It can be terribly hard for your grieving family to plan your funeral service if they don't know what you wanted - or if there are big gaps in their knowledge about periods of your life. The first thing you can do - right now - is to jot down things you definitely do and don't want. Even if you just answered the top two questions (1. Burial or cremation? 2. Religious or non-religious?) and wrote down five pieces of music you love and five you hate, you'd be doing your family an enormous service.
You can tuck your notes away wherever you keep all your important documents or even post them to the solicitor who's looking after your will (if you've got one). If you want to take this one step further, write down as much as you can about your life story - especially focusing on the parts that your friends and family are unlikely to know. It doesn't have to be beautifully written. It could just be bullet points. Names, places and dates are useful; so are anecdotes and surprising stories or old photos with a post-it note on them explaining what's going on.
If you would like me to help you to plan your funeral service, please do get in touch - by phone or email or the contact page on this website. I don't charge anything for an informal chat on the phone. If you'd like me to come and meet you so we can work together to write your whole ceremony in advance, I just charge my standard funeral fee - which you can either pay completely upfront or you can pay half now and leave the other half to be paid when the time comes and I am there to officiate at your ceremony. (Either way you'll get a receipt to file away or give to your family).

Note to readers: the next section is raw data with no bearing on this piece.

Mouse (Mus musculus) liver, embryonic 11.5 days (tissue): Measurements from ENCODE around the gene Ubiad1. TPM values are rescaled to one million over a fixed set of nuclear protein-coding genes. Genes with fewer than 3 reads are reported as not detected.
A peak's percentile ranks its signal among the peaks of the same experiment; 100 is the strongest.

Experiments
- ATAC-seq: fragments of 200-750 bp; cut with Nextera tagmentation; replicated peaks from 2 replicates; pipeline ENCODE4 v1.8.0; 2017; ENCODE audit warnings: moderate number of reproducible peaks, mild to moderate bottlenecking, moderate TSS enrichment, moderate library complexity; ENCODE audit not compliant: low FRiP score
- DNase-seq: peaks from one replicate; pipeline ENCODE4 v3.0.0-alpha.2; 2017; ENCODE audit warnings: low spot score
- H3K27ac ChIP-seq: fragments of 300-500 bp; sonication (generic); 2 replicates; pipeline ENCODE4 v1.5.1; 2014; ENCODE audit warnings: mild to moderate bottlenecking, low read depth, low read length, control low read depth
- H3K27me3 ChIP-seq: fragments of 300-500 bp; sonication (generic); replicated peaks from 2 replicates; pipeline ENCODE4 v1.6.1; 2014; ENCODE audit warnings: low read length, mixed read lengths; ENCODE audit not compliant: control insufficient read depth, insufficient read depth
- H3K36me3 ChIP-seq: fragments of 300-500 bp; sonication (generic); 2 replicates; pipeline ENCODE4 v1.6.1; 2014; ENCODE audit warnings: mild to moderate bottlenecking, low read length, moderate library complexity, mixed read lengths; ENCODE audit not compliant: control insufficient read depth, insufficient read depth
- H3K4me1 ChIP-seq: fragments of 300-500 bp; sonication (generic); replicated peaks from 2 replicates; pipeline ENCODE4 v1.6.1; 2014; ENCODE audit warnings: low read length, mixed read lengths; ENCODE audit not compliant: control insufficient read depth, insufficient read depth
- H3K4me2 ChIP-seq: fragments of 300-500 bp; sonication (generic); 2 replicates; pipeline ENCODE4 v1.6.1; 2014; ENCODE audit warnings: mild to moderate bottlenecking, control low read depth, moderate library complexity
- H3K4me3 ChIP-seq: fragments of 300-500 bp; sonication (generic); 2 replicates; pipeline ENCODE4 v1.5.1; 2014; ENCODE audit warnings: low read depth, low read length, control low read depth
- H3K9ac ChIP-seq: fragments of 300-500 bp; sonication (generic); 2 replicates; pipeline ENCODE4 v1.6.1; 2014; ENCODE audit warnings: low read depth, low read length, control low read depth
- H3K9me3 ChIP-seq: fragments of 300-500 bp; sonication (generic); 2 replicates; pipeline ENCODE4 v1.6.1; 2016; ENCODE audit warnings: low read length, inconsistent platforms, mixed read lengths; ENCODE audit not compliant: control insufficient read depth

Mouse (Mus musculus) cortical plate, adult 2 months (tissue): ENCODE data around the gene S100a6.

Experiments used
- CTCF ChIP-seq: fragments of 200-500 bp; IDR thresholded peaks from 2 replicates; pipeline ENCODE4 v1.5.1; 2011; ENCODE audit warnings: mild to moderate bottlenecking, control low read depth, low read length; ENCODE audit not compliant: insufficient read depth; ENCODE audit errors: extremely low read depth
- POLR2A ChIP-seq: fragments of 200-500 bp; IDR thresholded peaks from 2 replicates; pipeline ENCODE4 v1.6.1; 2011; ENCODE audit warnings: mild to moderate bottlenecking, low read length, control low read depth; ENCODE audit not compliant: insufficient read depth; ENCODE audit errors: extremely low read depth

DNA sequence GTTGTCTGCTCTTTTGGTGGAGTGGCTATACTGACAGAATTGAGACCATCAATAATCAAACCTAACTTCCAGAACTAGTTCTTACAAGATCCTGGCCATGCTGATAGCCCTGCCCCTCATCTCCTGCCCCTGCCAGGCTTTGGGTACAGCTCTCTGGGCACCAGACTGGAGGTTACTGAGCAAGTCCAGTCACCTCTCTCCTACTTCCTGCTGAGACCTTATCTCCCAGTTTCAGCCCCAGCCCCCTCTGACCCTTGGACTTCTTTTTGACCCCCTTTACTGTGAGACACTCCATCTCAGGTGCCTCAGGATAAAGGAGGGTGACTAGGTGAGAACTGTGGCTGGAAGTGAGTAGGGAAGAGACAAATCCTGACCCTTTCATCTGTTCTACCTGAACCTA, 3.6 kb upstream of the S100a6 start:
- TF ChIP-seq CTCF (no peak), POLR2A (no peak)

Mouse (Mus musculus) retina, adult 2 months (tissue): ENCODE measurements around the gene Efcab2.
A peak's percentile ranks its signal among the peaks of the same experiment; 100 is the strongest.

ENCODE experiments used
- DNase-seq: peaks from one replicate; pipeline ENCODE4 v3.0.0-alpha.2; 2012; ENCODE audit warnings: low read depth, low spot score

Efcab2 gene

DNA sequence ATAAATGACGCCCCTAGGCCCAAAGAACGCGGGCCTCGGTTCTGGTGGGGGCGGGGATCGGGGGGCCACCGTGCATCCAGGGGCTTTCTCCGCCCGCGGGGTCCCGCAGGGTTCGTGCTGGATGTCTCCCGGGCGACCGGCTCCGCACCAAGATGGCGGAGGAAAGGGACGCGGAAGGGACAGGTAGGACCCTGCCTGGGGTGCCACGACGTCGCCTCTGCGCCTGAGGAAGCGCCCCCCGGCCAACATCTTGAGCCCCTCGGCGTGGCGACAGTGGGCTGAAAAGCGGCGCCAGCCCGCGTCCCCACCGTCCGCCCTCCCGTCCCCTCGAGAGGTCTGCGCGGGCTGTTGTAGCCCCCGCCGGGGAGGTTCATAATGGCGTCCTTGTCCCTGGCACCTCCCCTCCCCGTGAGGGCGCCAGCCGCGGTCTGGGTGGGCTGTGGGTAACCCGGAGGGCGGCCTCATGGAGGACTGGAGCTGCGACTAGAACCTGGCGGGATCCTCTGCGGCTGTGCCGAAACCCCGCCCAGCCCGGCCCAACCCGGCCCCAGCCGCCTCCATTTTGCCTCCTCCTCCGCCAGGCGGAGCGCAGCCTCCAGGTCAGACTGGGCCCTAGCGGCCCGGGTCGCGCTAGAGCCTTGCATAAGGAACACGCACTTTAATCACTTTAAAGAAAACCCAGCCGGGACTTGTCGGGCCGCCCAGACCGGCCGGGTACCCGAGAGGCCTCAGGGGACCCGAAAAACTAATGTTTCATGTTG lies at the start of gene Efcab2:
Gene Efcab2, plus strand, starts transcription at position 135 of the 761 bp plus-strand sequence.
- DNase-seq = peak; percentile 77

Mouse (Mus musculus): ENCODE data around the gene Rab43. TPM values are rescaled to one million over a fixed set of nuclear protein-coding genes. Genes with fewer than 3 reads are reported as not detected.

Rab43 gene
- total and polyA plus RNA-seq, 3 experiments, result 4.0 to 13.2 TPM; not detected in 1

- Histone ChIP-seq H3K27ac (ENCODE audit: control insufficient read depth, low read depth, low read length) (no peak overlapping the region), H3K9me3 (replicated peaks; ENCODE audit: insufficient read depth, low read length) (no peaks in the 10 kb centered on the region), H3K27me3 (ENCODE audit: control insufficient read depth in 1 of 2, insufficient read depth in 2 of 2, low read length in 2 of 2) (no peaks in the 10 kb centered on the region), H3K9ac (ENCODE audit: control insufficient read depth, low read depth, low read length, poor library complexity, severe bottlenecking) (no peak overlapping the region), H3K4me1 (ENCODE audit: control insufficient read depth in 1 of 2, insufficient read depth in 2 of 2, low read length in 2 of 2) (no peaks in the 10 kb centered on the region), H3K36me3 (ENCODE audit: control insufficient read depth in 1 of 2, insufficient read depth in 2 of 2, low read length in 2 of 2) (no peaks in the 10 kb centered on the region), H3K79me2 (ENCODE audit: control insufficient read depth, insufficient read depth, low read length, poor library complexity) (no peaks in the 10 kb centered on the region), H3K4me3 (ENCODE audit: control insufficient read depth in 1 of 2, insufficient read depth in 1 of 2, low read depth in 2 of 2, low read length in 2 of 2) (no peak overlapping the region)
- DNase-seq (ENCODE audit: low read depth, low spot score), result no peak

Can we have a celebration of life instead of a funeral?
If you have a funeral service to arrange for a loved one, your ceremony can take absolutely any form you want. And you can hold it anywhere - it doesn't have to be in a crematorium or a church. Working with a celebrant and a supportive funeral director or a natural burial ground, you can do justice to your loved-one's memory in a way that feels right to you and matches what he or she would have wanted. I recently led a celebration of life ceremony in a beautiful wedding venue (Heaton House Farm in Cheshire). Natural daylight flooded into a room filled with flowers, food, drink, photographs and a quite astonishing amount of love. There was live piano music, laughter, stories, personal tributes, toasts and customs reflecting the heritage of the lady we were there to remember. It was moving. It was sad. It was happy. It was a true celebration of a magnificent life lived.
Do you do pet funerals?
Yes. Our animals are such an important part of our families - the sense of loss and shock we experience when they leave us can be every bit as huge as when we're going through a human bereavement. It can be immensely comforting to say a proper goodbye to your beloved pet. My pet funerals focus on the life and personality of your animal, in much the same way as most of my funerals for humans do. I'm a huge animal lover - in fact my lap is covered in cat as I type this - and I will treat your grief, and the memory of your beloved pet, with the utmost compassion and respect.